Here is our monthly summary of recent economic developments in Venezuela:

  • Venezuela began the fourth quarter of the year experiencing a significant increase in public expenditure, which was reflected in a strong rise in the official exchange rate, accompanied by an electoral environment that opens the way to a possible range of actions after the approval of the Anti-Blockade Constitutional Law. For these reasons, high volatility is expected in the exchange rate, as well as in the money market and inflation, while the Central Bank of Venezuela (BCV) will have a fundamental challenge to counteract the effect of the growing public expense on the exchange rate, through exchange rate interventions.
  • Likewise, several government statements throughout October indicate a seasonal increase in social expenditure, due to the increase in discretionary transfers related to Christmas Eve. These transfers could be carried out in the form of delivery of toys, food, micro-credits to Small and Medium-sized Enterprises (SMEs), and direct monetary aid through various government social welfare plans. In addition, a series of year-end transfers and bonuses to various segments of the public sector have been implemented since Oct. 15, 2020.
  • The scope of the reforms that can be implemented under the protection of the Anti-Blockade Constitutional Law is broad and unprecedented. Several analysts agree that this law will allow for the execution of international agreements to manage, assign or hand over public sector assets; to restructure decentralized entities; to reserve information provided by public entities; to manage additional resources outside the regular administration of the National Treasury; to annul legal norms or court orders; to restitute the property of expropriated companies or suspended concessions to their owners; and to grant privileges to national and international private investors in key productive sectors. It is expected that the law will function as legal support for the administration to continue promoting reforms in the economic sphere.
  • As for the oil sector, the COVID-19 outbreak is again threatening the oil demand and mitigating options for rising oil prices around the world. Oil demand is weak in Europe, the U.S. and Latin America, and will remain depressed as long as the COVID-19 pandemic continues in what appears to be the second wave of infections. Gasoline demand in Asia is strong, and even jet fuel demand is recovering strongly as this region approaches pre-pandemic demand levels.
  • In Venezuela, new sectors of the economy have been allowed to operate despite the fact that as of Oct. 30, 2020, 91,589 people were infected and 793 died of coronavirus, according to the most recent COVID-19 report issued by the Presidential Commission. According to the local media, the National Institute of Civil Aeronautics (INAC) authorized Conviasa, Aeropostal, Lser and Estelar to reactivate their national and international routes as of the first week of December, since they already have complied with all the biosecurity and operational requirements. Flights in Venezuela, domestic and international, have been suspended since March 12, 2020, due to the pandemic.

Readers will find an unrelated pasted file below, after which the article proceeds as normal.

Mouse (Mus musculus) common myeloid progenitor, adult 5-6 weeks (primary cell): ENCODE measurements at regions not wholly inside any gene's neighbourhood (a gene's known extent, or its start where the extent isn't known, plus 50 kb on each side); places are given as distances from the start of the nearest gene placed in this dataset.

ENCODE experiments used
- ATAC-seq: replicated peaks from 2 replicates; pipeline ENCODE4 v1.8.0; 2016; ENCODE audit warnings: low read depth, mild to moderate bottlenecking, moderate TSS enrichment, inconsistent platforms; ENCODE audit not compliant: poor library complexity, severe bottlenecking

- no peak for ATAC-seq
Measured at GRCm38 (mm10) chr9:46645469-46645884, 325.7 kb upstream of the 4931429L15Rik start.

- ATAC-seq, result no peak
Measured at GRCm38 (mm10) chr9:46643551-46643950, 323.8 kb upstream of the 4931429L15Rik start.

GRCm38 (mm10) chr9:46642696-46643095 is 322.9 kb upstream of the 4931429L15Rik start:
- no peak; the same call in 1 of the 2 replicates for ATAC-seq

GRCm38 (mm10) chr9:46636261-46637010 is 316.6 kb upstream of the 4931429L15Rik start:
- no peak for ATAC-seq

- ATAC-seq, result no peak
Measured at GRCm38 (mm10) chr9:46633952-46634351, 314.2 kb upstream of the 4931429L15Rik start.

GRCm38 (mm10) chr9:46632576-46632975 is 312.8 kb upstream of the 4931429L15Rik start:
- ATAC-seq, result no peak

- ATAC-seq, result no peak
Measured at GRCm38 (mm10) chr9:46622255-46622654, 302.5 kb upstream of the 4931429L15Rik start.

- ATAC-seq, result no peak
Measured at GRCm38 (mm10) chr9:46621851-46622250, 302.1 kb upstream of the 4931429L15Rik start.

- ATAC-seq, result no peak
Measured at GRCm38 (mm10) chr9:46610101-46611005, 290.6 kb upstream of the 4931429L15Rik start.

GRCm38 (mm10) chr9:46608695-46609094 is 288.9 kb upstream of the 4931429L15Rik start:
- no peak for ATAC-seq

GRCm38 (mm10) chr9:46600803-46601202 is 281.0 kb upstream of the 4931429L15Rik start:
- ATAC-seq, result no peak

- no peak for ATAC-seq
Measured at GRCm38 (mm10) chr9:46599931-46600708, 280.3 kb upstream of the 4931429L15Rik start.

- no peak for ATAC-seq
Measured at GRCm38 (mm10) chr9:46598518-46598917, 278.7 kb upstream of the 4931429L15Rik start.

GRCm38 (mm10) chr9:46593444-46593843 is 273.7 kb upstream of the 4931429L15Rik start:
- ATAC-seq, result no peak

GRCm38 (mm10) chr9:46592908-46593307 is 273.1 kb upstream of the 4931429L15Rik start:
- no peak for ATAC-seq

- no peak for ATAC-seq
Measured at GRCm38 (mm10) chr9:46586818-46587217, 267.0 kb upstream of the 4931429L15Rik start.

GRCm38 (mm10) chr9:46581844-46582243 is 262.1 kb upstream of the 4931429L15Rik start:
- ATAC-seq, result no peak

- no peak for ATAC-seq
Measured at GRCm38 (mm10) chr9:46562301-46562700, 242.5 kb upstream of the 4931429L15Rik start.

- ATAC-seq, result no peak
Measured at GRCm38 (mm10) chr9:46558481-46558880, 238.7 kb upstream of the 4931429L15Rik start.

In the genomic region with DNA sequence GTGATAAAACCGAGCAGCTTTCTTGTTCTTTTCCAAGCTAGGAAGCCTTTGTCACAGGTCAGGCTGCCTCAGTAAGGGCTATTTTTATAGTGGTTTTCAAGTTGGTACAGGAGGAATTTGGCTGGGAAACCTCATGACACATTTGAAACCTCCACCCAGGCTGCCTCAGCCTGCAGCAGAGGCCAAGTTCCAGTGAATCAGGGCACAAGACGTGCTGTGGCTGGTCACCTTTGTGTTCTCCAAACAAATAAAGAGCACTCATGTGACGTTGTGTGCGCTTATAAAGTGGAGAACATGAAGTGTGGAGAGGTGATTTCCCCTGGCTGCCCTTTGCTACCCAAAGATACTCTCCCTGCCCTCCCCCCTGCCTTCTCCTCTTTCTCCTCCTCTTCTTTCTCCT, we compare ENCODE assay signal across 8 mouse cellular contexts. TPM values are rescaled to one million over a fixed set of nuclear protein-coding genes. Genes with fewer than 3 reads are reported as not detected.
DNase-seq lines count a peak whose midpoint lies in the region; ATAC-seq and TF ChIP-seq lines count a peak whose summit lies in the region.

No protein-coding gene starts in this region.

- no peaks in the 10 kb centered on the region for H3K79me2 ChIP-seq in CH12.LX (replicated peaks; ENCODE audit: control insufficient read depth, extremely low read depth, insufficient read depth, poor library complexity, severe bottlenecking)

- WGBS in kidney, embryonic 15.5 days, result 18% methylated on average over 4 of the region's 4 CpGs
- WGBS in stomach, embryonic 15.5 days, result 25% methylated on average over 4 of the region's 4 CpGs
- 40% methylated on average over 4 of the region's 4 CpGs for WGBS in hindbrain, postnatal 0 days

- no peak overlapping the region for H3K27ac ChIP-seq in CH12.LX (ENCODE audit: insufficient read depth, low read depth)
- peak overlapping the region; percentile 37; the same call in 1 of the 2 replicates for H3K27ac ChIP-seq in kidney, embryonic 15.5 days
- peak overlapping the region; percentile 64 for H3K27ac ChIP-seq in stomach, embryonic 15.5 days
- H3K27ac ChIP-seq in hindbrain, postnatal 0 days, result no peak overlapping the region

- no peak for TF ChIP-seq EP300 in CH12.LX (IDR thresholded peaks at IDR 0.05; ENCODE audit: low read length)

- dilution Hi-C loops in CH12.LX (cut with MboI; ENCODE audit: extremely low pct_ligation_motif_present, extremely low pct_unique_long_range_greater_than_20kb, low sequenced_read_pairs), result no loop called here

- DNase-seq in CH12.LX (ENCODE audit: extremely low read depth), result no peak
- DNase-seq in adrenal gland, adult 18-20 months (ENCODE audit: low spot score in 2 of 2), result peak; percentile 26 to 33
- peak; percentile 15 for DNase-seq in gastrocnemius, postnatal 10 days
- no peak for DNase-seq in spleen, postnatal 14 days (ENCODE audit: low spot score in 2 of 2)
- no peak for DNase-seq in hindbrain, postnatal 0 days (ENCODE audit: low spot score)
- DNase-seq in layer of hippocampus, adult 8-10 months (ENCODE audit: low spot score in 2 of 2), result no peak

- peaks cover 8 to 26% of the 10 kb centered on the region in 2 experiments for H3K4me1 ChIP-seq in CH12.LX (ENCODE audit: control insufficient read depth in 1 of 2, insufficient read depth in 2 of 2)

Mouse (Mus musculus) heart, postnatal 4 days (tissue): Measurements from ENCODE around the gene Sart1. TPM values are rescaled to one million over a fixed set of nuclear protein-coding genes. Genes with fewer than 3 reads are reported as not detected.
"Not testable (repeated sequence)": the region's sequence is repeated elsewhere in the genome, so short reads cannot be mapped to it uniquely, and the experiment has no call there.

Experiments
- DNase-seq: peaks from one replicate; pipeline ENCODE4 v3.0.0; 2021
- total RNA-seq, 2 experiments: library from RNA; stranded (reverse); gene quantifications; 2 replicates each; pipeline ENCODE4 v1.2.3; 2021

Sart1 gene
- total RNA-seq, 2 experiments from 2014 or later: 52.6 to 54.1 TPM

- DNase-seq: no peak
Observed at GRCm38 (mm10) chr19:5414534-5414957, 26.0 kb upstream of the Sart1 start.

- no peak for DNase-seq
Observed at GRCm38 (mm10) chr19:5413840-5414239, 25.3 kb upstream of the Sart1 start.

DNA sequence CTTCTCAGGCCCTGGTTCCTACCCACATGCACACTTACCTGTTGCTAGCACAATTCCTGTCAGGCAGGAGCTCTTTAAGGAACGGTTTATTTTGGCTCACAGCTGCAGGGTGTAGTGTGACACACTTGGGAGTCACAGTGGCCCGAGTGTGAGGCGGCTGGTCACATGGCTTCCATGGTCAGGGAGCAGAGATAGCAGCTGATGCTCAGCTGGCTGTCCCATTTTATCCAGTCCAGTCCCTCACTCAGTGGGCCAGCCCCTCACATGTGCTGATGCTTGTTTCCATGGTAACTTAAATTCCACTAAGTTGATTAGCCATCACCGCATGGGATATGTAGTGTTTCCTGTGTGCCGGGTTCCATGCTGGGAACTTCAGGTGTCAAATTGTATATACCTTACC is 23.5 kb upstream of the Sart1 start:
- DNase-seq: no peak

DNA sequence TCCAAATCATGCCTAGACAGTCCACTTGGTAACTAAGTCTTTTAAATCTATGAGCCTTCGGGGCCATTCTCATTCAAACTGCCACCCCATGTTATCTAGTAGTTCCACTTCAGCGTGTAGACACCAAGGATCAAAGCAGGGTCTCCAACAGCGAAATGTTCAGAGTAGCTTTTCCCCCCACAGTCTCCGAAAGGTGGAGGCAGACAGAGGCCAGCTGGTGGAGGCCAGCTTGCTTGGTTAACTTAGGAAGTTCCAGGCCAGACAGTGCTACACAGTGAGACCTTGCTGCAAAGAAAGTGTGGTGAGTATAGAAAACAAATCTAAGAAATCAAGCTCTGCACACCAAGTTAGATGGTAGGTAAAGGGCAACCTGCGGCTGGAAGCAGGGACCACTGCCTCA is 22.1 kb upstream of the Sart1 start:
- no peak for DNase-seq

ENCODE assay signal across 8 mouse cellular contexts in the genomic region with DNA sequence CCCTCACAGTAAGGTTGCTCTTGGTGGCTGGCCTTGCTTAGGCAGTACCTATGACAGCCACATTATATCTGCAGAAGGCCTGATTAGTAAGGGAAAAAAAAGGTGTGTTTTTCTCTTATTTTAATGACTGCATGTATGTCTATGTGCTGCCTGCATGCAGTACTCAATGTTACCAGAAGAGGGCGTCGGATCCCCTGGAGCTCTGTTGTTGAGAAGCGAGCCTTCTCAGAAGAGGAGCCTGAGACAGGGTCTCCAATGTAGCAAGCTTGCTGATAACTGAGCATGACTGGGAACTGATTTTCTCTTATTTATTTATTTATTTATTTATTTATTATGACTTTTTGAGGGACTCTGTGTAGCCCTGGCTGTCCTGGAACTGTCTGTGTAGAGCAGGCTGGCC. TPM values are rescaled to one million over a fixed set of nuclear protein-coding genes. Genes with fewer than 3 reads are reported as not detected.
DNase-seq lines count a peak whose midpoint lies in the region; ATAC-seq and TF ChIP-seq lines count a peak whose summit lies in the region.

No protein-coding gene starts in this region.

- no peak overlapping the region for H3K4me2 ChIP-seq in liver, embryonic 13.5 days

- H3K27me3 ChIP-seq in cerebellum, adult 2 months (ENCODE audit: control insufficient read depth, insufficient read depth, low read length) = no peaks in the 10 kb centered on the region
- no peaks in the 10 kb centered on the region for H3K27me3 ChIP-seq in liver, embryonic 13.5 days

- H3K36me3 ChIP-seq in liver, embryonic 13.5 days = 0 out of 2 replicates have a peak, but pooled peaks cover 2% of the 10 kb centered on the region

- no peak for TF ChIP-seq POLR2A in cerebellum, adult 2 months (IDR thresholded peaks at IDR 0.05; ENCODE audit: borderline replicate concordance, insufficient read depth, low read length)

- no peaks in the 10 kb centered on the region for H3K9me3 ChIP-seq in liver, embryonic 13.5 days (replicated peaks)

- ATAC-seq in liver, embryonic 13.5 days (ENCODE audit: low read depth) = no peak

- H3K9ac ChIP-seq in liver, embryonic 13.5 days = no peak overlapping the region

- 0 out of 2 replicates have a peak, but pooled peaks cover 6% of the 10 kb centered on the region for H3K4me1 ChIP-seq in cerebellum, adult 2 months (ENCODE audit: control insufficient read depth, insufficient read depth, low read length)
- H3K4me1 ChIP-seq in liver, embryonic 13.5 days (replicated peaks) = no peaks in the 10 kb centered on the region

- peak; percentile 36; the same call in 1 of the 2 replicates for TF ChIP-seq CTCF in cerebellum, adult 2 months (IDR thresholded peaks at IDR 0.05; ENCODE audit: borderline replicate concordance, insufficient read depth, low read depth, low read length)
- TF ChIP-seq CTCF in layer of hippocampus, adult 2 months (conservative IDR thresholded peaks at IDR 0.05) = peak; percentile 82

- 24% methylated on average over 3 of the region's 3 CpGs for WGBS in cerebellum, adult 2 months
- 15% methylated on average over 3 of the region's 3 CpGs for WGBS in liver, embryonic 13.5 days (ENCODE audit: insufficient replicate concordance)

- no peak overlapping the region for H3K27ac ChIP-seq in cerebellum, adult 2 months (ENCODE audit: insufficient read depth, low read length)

• On the other hand, pressure on Venezuela has increased for fuel supply, after the statements of Elliott Abrams, the U.S. Department of State's special representative for Iran and Venezuela, where he confirmed that the State Department has blocked the exchange of diesel for oil that had been allowed until last month. Diesel suppliers urged the Trump Administration to continue allowing the swaps, arguing that they were crucial for humanitarian purposes such as power generation and agriculture, as well as public transportation and freight services. This decision may have strong social repercussion because this fuel is used 85 percent by freight transportation and more than 20 percent by public transportation. More than 70 percent of the population depends on public transport for food and medicine. Likewise, this also adds risk to the country's thermoelectric generation, which is already severely affected by maintenance problems. As for the private sector, the BNY Mellon Depositary Receipts reported on Oct. 30, 2020, to the FVI Fondo de Valores Inmobiliarios S.A.C.A. that the U.S. Securities and Exchange Commission (SEC) accepted the form submitted to it, which allows the increase in the number of American Depositary Receipts (ADRs) that can be issued in the U.S. market by the Venezuelan financial and real estate group.
  • The ADR Program, under the name FNDOY U.S.: OTC, had a maximum limit of 100 million ADRs initially, and by virtue of this authorization was extended to a maximum amount of 800 million ADRs. Each of the ADRs packs 50 shares that are traded on the Caracas Stock Exchange (BVC) under the denomination fvi.b. Fondo de Valores Inmobiliarios, a Venezuelan financial and real estate company with 27 years in the national market. Fondo de Valores Inmobiliarios has listed its shares in the BVC since 1992 and has maintained a Level 1 ADRs program on the New York Stock Exchange (NYSE) since 1997. This is the first time in 12 years that there is news related to ADRs of Venezuelan companies, so it could be anticipating the potential dynamism of the local stock market sector.